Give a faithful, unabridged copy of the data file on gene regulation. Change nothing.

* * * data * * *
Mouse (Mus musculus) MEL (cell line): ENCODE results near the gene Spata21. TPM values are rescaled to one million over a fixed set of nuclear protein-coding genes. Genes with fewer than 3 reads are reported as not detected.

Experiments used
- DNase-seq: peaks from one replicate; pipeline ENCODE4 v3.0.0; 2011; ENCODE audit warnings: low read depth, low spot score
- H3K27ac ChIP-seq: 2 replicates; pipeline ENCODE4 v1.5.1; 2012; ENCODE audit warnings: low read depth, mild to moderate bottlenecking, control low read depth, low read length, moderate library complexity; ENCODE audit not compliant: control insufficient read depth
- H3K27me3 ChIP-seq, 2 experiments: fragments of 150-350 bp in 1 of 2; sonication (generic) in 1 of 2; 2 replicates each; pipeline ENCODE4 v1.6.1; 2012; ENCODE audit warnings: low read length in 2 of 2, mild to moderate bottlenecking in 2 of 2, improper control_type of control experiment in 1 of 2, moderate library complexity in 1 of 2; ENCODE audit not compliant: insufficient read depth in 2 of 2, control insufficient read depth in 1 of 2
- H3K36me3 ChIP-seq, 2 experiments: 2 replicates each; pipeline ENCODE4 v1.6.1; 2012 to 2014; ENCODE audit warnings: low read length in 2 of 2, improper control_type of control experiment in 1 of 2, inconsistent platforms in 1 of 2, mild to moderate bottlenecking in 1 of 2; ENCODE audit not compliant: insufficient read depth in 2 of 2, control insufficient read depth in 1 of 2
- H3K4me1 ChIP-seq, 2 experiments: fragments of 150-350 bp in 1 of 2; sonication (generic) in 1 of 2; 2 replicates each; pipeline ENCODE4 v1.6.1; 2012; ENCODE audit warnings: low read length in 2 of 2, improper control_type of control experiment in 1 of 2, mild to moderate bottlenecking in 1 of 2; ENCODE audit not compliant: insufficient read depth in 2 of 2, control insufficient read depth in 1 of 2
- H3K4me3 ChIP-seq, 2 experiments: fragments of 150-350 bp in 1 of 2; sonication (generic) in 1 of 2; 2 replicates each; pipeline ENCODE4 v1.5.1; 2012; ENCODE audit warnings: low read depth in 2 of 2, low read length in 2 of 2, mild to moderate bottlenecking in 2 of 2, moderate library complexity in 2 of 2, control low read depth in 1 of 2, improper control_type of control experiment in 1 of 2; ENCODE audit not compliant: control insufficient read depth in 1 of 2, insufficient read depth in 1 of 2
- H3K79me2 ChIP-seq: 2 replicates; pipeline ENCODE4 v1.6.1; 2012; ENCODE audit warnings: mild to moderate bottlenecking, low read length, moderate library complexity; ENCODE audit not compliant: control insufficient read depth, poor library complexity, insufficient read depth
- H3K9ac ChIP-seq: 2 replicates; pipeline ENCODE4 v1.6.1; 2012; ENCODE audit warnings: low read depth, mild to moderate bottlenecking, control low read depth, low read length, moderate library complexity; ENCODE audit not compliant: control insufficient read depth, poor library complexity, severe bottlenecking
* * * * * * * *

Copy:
Mouse (Mus musculus) MEL (cell line): ENCODE results near the gene Spata21. TPM values are rescaled to one million over a fixed set of nuclear protein-coding genes. Genes with fewer than 3 reads are reported as not detected.

Experiments used
- DNase-seq: peaks from one replicate; pipeline ENCODE4 v3.0.0; 2011; ENCODE audit warnings: low read depth, low spot score
- H3K27ac ChIP-seq: 2 replicates; pipeline ENCODE4 v1.5.1; 2012; ENCODE audit warnings: low read depth, mild to moderate bottlenecking, control low read depth, low read length, moderate library complexity; ENCODE audit not compliant: control insufficient read depth
- H3K27me3 ChIP-seq, 2 experiments: fragments of 150-350 bp in 1 of 2; sonication (generic) in 1 of 2; 2 replicates each; pipeline ENCODE4 v1.6.1; 2012; ENCODE audit warnings: low read length in 2 of 2, mild to moderate bottlenecking in 2 of 2, improper control_type of control experiment in 1 of 2, moderate library complexity in 1 of 2; ENCODE audit not compliant: insufficient read depth in 2 of 2, control insufficient read depth in 1 of 2
- H3K36me3 ChIP-seq, 2 experiments: 2 replicates each; pipeline ENCODE4 v1.6.1; 2012 to 2014; ENCODE audit warnings: low read length in 2 of 2, improper control_type of control experiment in 1 of 2, inconsistent platforms in 1 of 2, mild to moderate bottlenecking in 1 of 2; ENCODE audit not compliant: insufficient read depth in 2 of 2, control insufficient read depth in 1 of 2
- H3K4me1 ChIP-seq, 2 experiments: fragments of 150-350 bp in 1 of 2; sonication (generic) in 1 of 2; 2 replicates each; pipeline ENCODE4 v1.6.1; 2012; ENCODE audit warnings: low read length in 2 of 2, improper control_type of control experiment in 1 of 2, mild to moderate bottlenecking in 1 of 2; ENCODE audit not compliant: insufficient read depth in 2 of 2, control insufficient read depth in 1 of 2
- H3K4me3 ChIP-seq, 2 experiments: fragments of 150-350 bp in 1 of 2; sonication (generic) in 1 of 2; 2 replicates each; pipeline ENCODE4 v1.5.1; 2012; ENCODE audit warnings: low read depth in 2 of 2, low read length in 2 of 2, mild to moderate bottlenecking in 2 of 2, moderate library complexity in 2 of 2, control low read depth in 1 of 2, improper control_type of control experiment in 1 of 2; ENCODE audit not compliant: control insufficient read depth in 1 of 2, insufficient read depth in 1 of 2
- H3K79me2 ChIP-seq: 2 replicates; pipeline ENCODE4 v1.6.1; 2012; ENCODE audit warnings: mild to moderate bottlenecking, low read length, moderate library complexity; ENCODE audit not compliant: control insufficient read depth, poor library complexity, insufficient read depth
- H3K9ac ChIP-seq: 2 replicates; pipeline ENCODE4 v1.6.1; 2012; ENCODE audit warnings: low read depth, mild to moderate bottlenecking, control low read depth, low read length, moderate library complexity; ENCODE audit not compliant: control insufficient read depth, poor library complexity, severe bottlenecking